What do you think of when you think of Seattle? That big futuristic tower that looks like a UFO? Somewhere near Canada? Being sleepless in? Perhaps, if you know the west coast a bit – a liberal, sustainable city? And top marks if you know its nickname is the Emerald City.
Seattle is indeed all of those things. It’s also home to some huge employers: Boeing, Starbucks, Microsoft and Amazon. With Canada to the north, California below, sandwiched between the Pacific and endless mountain ranges, the result is a diverse, vibrant city with plenty to offer locals and tourists alike.
Gastronaughts will know that in this neck of the woods, Portland, in neighbouring Oregon, has a terrific food scene. Not so much is said about the culinary treats in the Emerald City though. But boy do they know how to do crumpets, clam chowder, chicken steak, coffee, cheese, and hundreds of other items that don’t necessarily begin with the letter C.
Let’s start with the crumpets. If you’re feeling homesick, pop into the Crumpet Shop, in the legendary Pike Place Market. Look through a window and watch them lovingly make the crumpets onsite. Then order a savoury (think pesto or Marmite) or a sweet (peanut butter, almond butter, cream cheese, mmm..) and sit back and enjoy the hot thick wedge with a cup of tea.
This bustling public market on the waterfront is packed full of cafes, bars, boutiques, and market stalls selling everything from flowers and fish to dim sum and paintings. Teeming with tourists, but not to be missed. You can try clam chowder at Pike Place Chowder – a choice of no less than eight different types. The indecisive can order a sampler of four cups of chowder for 12 bucks.
The fun of the market is that not only can you enjoy free samples – make sure you wander past Ellanos Real Greek Yogurt, which opened last summer – and buy tasty treats but you can watch the food being made too. Case in point: Beecher’s Handmade Cheese. Peer into the cheese-making kitchen, and then order what it calls ‘World’s Best Mac & Cheese’.
If you have a hankering for cheap Mexican, grab a couple of $2 tacos loaded with pork and pineapple, or spicy beef, from Los Agaves Market. And if you haven’t already overdosed on dairy from Beechers and Ellanos, visit the Pike Place Market Creamery for a salted caramel and peanut, or Guinness, ice-cream.
Down the road from the market, you can tuck into a sandwich at the grunge-y Biscuit Bitch (this is the city where Nirvana was born, and Kurt Cobain died, after all). Think a muffin or scone-like biscuit (an American ‘biscuit’) rather than a Custard Cream. This brilliantly-named cafe dishes up equally brilliantly-named biscuits crammed full of fatty fillings like cheese, meat, and er more cheese and meat. I chose the You Lucky Bitch with Cuban roast pork, grilled onion, Swiss cheese, fried egg and ‘bitchy sauce’.
For more upmarket dining, Seattle doesn’t disappoint. Whizz 500 feet up to Sky City, the revolving restaurant on top of the Space Needle. Revolving eateries can be overpriced and touristy. But under executive chef Jeff Maxfield’s watchful eye, the food is sourced locally, cooked perfectly, and out from the kitchen come innovative dishes such as duck with amaretto cake and cherries and comforting ones too like ham and pea soup with potato bread. The signature martini laced with Blue Curacao and Malibu arrives smoking on dry ice. Quite a spectacle.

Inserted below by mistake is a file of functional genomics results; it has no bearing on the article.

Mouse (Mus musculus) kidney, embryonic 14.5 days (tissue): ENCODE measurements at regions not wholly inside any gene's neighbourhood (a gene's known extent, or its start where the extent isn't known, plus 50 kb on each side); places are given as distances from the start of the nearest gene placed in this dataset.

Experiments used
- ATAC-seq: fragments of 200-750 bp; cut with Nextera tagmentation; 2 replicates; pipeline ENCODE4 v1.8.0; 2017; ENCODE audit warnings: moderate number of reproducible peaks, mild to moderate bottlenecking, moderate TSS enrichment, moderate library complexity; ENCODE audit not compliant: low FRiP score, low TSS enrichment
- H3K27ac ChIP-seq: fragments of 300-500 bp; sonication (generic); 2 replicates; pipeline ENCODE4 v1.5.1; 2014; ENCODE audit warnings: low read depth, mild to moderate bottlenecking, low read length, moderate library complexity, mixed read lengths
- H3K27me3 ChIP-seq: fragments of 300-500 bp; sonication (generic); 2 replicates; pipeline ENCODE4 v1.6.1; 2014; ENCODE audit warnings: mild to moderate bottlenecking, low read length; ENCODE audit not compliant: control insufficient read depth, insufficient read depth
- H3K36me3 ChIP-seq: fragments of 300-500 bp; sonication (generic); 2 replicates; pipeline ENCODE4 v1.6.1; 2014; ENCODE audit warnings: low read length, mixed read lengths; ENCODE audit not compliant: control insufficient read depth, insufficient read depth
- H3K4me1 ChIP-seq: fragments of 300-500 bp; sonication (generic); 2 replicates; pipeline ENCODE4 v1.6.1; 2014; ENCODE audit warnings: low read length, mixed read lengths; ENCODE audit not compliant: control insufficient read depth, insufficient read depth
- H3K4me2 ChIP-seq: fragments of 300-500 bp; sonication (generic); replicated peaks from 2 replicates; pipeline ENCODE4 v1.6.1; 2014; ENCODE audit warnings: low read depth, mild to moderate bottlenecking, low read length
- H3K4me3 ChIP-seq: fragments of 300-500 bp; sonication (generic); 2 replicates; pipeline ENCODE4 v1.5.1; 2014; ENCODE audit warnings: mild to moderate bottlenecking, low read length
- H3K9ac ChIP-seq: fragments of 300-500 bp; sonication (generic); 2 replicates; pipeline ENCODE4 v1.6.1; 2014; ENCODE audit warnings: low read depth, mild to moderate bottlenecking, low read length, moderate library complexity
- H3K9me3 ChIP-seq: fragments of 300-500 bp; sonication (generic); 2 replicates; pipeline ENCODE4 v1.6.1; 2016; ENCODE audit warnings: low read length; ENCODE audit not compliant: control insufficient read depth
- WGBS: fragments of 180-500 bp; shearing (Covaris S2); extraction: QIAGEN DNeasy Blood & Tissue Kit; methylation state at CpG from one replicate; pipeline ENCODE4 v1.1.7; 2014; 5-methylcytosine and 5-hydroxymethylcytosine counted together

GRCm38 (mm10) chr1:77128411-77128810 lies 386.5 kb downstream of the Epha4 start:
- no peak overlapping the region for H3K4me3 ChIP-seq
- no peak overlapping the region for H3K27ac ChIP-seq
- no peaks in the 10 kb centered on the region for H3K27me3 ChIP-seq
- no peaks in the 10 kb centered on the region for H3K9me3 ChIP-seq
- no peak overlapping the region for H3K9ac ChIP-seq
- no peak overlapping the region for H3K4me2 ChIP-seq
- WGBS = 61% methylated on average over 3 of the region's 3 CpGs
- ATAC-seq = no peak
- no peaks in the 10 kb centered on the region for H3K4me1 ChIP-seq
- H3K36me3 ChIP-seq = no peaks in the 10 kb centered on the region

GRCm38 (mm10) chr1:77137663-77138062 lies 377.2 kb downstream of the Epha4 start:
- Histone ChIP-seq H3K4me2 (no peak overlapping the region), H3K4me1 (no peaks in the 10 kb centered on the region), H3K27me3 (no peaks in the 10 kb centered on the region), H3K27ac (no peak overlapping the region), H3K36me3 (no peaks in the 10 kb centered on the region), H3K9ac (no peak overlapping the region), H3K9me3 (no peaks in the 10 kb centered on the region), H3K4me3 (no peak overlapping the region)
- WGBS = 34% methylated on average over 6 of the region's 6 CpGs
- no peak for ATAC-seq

Talking of sustainable eating, Local 360 on 1st Avenue sources the majority of its food within a 360 mile radius of the city. The restaurant has a rustic feel with a timber roof above the booths and wild flowers dotted about. On a Tuesday night it’s heaving but the ‘servers’ (not waiters or waitresses, this is America) are helpful and knowledgeable, explaining some of the weird and wonderful ingredients on the menu. Try the steak frites. And the apple icebox cake.
For great food in a more quirky setting, head to the Collections Cafe next to the Space Needle. It’s part of Chihuly Garden and Glass, a spectacular permanent exhibition by artist Dale Chihuly. Work up an appetite as you marvel at the glass wonders. Chihuly also filled the cafe with his collections (hence the name). The collections range from the ornate (Mexican silver ashtrays) and the fun (ceramic dogs) to the ordinary (shaving brushes). “I discovered my first collection of beach glass on the shores of Puget Sound when I was four or five years old. I’ve never stopped collecting since,” says Chihuly. “I love to find the beauty in everyday objects.” Order the garlic chicken with acorn squash and then treat yourself to the cookie with Bourbon ice-cream, as you soak up the atmosphere and reflect on the beautiful glass exhibition next-door.
When you’re not eating, a trip to Seattle wouldn’t be complete without:
- Visiting Future of Flight, Boeing’s museum and factory 25 miles north of Seattle. It’s not every day you can watch 747s, 777s, or 787s being assembled right before your eyes. The scale is mindblowing, and your friendly guide has an insane amount of facts to keep you interested.
- Getting pampered at the Four Seasons, a short stroll from Pike Place Market. The brown sugar scrub (part of the Northwest Scrub Bar) is at once invigorating and relaxing. You’ll smell beautifully sweet all day.
- Popping down to the Jazz Alley on 6th Avenue. Go for dinner, or just for drinks, but savour the intimate atmosphere and some of the best live jazz in America in this cool and cosy venue.